April 2, 1788
|Died||February 20, 1862
|Alma mater||Colegio de San Jose|
|Notable work(s)||Florante at Laura|
Francisco Balagtas y de la Cruz (April 2, 1788 – February 20, 1862), also known as Francisco Baltazar, was a prominent Filipino poet, and is widely considered as one of the greatest Filipino literary laureate for his impact on Filipino literature. The famous epic, Florante at Laura, is regarded as his defining work.
The name "Baltazar", sometimes misconstrued as a pen name, was a legal surname Balagtas adopted after the 1849 edict of Governor-General Narciso Claveria y Zaldua, which mandated that the native population adopt standard Spanish surnames instead of native ones.
Francisco Balagtas was born on April 2, 1788 in Barrio Panginay, Bigaa, Bulacan as the youngest of the four children of Juan Balagtas, a blacksmith, and Juana de la Cruz. He studied in a parochial school in Bigaa and later in Manila. During his childhood years. Francisco later worked as houseboy in Tondo, Manila.
Awards and titles
The popular Filipino debate form Balagtasan is named after Balagtas.
Life as a poet
Balagtas learned to write poetry from José de la Cruz (Huseng Sisiw), one of the most famous poets of Tondo, in return of chicks. It was de la Cruz himself who personally challenged Balagtas to improve his writing. Balagtas swore he would overcome Huseng Sisiw as he would not ask anything in return as a poet. (source: Talambuhay ng mga Bayani, for Grade 6 textbook)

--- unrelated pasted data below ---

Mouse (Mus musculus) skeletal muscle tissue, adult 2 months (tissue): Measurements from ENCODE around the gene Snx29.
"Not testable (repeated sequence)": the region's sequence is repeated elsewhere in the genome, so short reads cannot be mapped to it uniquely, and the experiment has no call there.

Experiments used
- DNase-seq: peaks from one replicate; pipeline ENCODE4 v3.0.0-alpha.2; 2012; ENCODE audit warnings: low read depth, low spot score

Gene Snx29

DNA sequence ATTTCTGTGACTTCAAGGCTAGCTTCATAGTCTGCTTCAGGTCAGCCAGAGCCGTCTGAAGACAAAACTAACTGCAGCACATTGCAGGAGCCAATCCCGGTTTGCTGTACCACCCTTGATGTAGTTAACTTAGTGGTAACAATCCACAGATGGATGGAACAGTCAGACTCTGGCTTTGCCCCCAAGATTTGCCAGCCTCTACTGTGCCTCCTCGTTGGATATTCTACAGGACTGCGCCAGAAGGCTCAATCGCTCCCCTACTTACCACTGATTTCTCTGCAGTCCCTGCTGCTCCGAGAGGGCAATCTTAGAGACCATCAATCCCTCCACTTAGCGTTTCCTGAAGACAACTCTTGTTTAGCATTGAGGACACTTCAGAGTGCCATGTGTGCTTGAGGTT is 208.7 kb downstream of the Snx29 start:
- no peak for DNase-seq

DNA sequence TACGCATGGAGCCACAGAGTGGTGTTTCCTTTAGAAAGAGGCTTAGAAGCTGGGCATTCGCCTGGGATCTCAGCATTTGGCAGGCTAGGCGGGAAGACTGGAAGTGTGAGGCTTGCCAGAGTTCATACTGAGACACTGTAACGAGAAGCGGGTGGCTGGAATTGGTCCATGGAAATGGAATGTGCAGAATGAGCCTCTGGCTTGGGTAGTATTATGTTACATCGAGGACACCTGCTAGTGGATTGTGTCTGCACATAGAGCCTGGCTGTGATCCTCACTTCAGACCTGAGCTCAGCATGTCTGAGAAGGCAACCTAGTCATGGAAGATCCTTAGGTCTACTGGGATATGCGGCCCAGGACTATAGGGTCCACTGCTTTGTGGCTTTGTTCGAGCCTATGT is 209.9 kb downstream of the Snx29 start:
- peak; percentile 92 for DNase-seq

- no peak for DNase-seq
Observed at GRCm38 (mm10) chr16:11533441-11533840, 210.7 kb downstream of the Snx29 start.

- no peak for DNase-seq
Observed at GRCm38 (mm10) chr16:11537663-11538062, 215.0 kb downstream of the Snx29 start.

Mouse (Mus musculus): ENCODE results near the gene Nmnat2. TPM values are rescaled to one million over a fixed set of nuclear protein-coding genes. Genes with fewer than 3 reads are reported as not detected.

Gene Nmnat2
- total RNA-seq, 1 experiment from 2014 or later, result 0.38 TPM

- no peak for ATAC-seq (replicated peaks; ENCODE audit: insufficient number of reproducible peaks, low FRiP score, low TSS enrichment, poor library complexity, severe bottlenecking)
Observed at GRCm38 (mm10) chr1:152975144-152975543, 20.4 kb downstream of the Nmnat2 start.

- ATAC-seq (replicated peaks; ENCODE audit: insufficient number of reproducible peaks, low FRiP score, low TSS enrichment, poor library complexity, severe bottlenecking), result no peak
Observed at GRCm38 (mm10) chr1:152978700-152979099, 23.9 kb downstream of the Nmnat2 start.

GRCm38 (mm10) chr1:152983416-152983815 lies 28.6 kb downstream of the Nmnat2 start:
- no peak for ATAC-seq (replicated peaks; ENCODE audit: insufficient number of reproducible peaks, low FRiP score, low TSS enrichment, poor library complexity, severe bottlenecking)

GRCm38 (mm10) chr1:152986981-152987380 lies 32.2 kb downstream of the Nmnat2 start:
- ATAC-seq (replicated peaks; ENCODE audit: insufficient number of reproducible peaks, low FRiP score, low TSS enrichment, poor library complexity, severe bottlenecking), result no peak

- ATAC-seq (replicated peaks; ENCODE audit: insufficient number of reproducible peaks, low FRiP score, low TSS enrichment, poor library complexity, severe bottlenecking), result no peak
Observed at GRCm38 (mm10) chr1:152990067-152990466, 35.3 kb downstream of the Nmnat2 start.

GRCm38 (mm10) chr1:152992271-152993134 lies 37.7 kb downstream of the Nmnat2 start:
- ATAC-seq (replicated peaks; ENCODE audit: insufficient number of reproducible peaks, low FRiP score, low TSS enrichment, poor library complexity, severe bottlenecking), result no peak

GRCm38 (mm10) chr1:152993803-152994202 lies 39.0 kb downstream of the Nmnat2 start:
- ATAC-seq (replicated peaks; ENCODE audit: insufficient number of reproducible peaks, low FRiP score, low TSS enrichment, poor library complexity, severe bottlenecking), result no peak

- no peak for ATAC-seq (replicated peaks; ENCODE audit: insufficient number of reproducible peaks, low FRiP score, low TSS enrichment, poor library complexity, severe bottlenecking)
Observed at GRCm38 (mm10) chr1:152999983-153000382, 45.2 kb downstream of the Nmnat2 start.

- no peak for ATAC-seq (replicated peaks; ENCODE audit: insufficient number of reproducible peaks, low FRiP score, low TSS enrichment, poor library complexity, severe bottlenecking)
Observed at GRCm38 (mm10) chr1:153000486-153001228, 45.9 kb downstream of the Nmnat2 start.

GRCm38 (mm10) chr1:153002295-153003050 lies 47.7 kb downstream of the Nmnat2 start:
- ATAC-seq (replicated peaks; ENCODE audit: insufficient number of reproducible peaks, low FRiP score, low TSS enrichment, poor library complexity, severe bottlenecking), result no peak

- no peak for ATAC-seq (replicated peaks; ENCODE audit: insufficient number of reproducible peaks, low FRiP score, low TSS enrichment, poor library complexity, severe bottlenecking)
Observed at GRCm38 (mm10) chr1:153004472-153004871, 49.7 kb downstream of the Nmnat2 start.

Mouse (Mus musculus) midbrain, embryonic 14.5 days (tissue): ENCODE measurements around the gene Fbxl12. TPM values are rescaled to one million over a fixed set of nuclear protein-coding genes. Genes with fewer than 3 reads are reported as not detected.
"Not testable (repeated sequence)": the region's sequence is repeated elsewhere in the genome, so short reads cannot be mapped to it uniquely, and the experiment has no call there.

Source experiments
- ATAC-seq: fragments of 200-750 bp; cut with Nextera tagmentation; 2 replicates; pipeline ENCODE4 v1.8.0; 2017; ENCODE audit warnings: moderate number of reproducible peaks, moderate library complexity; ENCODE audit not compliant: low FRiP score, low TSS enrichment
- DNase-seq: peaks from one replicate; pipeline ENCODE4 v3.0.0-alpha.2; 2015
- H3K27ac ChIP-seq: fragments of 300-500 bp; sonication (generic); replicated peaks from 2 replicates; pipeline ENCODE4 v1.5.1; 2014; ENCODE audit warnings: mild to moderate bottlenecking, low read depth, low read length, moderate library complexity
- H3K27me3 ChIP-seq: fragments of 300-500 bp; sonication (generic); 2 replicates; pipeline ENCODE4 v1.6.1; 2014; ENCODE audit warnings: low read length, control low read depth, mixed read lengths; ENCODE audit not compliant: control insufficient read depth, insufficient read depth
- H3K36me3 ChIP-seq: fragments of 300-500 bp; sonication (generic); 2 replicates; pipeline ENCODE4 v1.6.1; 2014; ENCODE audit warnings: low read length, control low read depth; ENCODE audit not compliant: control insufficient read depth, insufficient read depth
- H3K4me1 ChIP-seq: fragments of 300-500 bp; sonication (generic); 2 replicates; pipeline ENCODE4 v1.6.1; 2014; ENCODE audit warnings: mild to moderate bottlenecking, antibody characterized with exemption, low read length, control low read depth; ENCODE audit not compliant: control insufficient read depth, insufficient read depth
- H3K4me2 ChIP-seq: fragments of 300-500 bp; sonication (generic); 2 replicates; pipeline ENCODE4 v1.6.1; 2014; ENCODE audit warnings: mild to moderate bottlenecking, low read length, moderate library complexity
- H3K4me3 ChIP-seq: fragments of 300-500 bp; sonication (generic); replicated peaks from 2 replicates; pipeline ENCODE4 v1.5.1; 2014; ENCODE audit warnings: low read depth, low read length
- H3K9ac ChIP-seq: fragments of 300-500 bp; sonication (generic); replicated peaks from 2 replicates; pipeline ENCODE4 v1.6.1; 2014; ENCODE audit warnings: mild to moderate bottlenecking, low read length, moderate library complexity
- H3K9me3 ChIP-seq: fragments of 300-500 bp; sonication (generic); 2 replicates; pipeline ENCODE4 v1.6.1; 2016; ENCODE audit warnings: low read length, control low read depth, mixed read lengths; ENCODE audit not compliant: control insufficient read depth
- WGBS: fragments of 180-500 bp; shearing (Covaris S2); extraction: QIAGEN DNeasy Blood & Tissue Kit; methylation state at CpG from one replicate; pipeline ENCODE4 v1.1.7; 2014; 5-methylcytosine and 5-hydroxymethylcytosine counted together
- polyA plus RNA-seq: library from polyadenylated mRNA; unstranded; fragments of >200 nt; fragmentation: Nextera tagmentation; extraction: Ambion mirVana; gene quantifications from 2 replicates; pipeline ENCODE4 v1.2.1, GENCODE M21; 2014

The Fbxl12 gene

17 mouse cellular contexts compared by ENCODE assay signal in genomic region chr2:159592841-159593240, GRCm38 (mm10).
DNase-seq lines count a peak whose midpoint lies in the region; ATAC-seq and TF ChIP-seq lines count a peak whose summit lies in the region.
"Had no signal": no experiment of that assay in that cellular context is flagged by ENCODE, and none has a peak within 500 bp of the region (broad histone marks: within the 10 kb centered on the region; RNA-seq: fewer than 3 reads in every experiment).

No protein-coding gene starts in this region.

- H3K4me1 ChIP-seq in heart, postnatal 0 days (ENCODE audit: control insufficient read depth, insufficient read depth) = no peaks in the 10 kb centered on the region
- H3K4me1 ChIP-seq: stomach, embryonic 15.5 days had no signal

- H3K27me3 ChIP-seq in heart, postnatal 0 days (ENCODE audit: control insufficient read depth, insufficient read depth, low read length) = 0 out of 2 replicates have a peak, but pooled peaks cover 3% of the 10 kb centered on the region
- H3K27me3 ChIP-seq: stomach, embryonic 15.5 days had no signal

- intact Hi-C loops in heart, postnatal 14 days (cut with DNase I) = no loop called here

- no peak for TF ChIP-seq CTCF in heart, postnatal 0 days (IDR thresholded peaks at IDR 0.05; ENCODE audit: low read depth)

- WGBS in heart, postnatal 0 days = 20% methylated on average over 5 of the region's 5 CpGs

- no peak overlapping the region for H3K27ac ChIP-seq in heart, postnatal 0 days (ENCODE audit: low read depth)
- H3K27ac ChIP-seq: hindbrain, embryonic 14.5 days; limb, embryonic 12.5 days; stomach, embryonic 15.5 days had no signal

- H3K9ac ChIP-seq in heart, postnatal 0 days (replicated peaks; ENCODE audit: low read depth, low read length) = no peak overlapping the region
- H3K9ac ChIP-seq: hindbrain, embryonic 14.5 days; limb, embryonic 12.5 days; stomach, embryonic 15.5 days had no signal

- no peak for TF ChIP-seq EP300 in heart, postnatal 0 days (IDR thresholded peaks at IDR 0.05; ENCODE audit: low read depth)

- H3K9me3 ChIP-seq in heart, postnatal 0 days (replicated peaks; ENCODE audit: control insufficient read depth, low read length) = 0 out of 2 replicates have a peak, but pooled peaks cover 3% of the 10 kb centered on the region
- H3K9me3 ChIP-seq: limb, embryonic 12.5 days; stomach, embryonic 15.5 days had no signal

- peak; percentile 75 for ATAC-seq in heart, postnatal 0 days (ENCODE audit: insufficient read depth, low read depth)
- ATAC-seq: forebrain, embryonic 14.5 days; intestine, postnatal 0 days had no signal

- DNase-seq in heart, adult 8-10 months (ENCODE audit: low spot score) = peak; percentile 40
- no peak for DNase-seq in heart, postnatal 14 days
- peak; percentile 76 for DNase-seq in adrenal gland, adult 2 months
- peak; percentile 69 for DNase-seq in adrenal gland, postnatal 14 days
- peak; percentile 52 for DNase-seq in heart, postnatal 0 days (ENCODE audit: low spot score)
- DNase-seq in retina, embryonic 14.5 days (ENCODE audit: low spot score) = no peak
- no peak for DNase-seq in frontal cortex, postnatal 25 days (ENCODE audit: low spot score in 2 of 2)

Balagtas' affections for MAR were challenged by the influential Mariano Capule. Capule won the battle for MAR when he used his wealth to get Balagtas imprisoned under the accusation that he ordered a servant girl's head be shaved. It was here that he wrote Florante at Laura—In fact, the events of this poem were meant to parallel his own situation.
Balagtas published Florante at Laura upon his release in 1838. He moved to Balanga, Bataan in 1840 where he served as the assistant to the Justice of peace and later, in 1856, as the Major Lieutenant. He was also appointed as the translator of the court. He married Juana Tiambeng on July 22, 1842 in a ceremony officiated by Fr. Cayetano Arellano, uncle of future Philippine Supreme Court Chief Justice Cayetano Arellano. They had eleven children but only four survived to adulthod.
He died on February 20, 1862 at the age of 73. Upon his deathbed, he asked a favor that none of his children become poets like him, who had suffered under his gift as well as under others. He even went as far as to tell them it would be better to cut their hands off than let them be writers.
An elementary school was erected in honor of Balagtas, the Francisco Balagtas Elementary School (FBES), located along Alvarez Street in Santa Cruz, Manila. There is also a plaza and park (Plaza Balagtas) erected in Pandacan, Manila while most of the streets were named after various Florante at Laura characters in honor of Francisco Balagtas. His birthplace, Bigaa, Bulacan, was renamed to Balagtas, Bulacan in honor of him.
- Orosmán at Zafira – a komedya (a Filipino theater form evolved from the Spanish comedia) in four parts
- Don Nuño at Selinda – a komedya in three parts
- Auredato at Astrome – a komedya in three parts
- Clara Belmore – a komedya in three parts
- Abdol at Misereanan – a komedya, staged in Abucay in 1857
- Bayaceto at Dorslica – a komedya in three parts, staged at Udyong on September 27, 1857
- Alamansor at Rosalinda – a komedya staged at Udyong during the town's feast
- La India elegante y el negrito amante – a short play in one part
- Nudo gordeano
- Rodolfo at Rosemonda
- Mahomet at Constanza
- Claus (translated into Tagalog from Latin)
- Florante at Laura, an awit (metrical narrative poem with dodecasyllabic quatrains [12 syllables per line, 4 lines per stanza]); Balagtas' masterpiece
- Francisco Balagtas at An Online Guide About the Philippine History
- Works by Francisco Balagtas at Project Gutenberg